School building

Nonimmigrant work visa options for educators

Nonimmigrant visas are temporary in nature, with specific periods of validity. They are employer-specific and may be position-specific and location-specific, as well.

There are multiple nonimmigrant work visa options available for teachers, professors, lecturers and/or researchers at colleges and universities as well as primary and secondary public, private and charter schools.

The most common nonimmigrant work visa options for educators include:

H-1B visas

The H-1B nonimmigrant visa category is available for U.S. employers to fill a “specialty occupation” with a qualified foreign national. A specialty occupation is one that generally requires a bachelor’s degree or higher, or its equivalent, as a minimum, entry-level credential. Teaching positions usually meet this requirement, according to United States Citizenship and Immigration Services.

A legislatively-established statutory cap limits approvals of new H-1B petitions in a fiscal year to 85,000, with 20,000 of that total reserved for foreign nationals who have obtained an advanced degree or higher from a U.S. college or university. Certain institutions and foreign nationals, however, are “cap-exempt” and may be eligible to file an H-1B petition not subject to the numerical limits.

Institutions of higher education, such as accredited colleges and universities, are automatically exempt from the H-1B cap lottery. Additionally, Garfinkel Immigration has been successful in arguing that nonprofit primary and secondary public, private as well as charter schools are eligible for “cap-exempt” H-1B status by establishing a written affiliation with an institution of higher learning.

These written contracts include:

  • The primary or secondary school agreeing to host student teachers from one or more college or university.
  • The secondary school offering dual enrollment classes which allow students to receive credits from a specific college or university.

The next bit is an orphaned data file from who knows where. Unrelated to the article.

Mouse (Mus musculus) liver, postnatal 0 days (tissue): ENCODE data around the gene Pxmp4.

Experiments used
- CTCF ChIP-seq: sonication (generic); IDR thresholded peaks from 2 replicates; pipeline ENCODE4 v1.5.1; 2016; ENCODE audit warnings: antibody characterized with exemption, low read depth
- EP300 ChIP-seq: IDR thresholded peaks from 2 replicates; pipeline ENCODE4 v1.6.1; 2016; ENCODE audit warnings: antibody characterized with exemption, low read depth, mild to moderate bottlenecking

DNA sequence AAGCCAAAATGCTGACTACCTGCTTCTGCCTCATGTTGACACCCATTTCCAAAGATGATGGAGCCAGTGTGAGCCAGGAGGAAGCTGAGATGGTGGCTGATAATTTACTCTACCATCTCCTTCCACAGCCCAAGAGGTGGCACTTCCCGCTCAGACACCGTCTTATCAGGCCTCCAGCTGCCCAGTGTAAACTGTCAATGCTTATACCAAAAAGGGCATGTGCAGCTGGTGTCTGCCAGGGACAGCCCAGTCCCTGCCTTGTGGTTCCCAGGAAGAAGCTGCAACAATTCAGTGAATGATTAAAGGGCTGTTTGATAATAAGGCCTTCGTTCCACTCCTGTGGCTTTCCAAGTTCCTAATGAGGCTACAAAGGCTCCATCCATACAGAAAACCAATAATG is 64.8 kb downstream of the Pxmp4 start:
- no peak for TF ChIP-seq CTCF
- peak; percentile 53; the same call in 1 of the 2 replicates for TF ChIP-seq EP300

“Cap-exempt” status allows colleges and universities as well as nonprofit primary and secondary public, private and charter schools to file for an H-1B visa for a qualified foreign national at any time throughout the year.

In most situations, an H-1B petition can be approved for a maximum initial period of three years and may be extended for an additional three years longer. Spouses of H-1B visa holders may be eligible for work authorization, in some circumstances.

J-1 visas

A J-1 visa permits foreign nationals from any country to come to the United States in an exchange program designated by the U.S. Department of State.

The foreign national must enter the United States for the purpose of teaching, instructing, lecturing, studying, observing, conducting research, consulting, demonstrating special skills or receiving training.

The foreign national must have a residence in a foreign country which they have no intention of abandoning. The foreign national must demonstrate sufficient knowledge of English to participate in the program and demonstrate access to sufficient funds to cover expenses.

The J-1 visa program was designed to facilitate international exchanges. The primary purpose is to expose foreign visitors to U.S. methodologies, expertise and culture and share that learning and experience upon return to their home countries.

The J-1 visa category requires a foreign national to return to their country of origin for at least two years following the completion of their J-1 program before applying for a new nonimmigrant visa or permanent residency in the U.S.

Therefore, the J-1 visa is typically a temporary solution for employment as there are usually limited options for a foreign national to remain in the United States following the expiration of their status.

O-1 visas

O-1 visas are reserved for foreign nationals who are highly talented or have reached a notable level of acclaim in the fields of science, art, education, business or athletics.

The foreign national must be extraordinary in their field in terms of knowledge, ability, expertise and accomplishments and the position being offered must require the services of an “extraordinary” person.

In order to qualify under the O-1 nonimmigrant visa category, a foreign national must be able to demonstrate that they have sustained national or international acclaim and that their achievements have been recognized in the field through extensive documentation. More information about qualifying for an O-1 visa can be found here.

O-1 visas may be an option for some foreign nationals looking to be employed by a college or university as a researcher, professor or lecturer.


Learn more about Garfinkel Immigration Law Firm’s Education Specialty Practice Group here.

As always, please do not hesitate to contact Garfinkel Immigration Law Firm at 704-442-8000 or via email with any questions.

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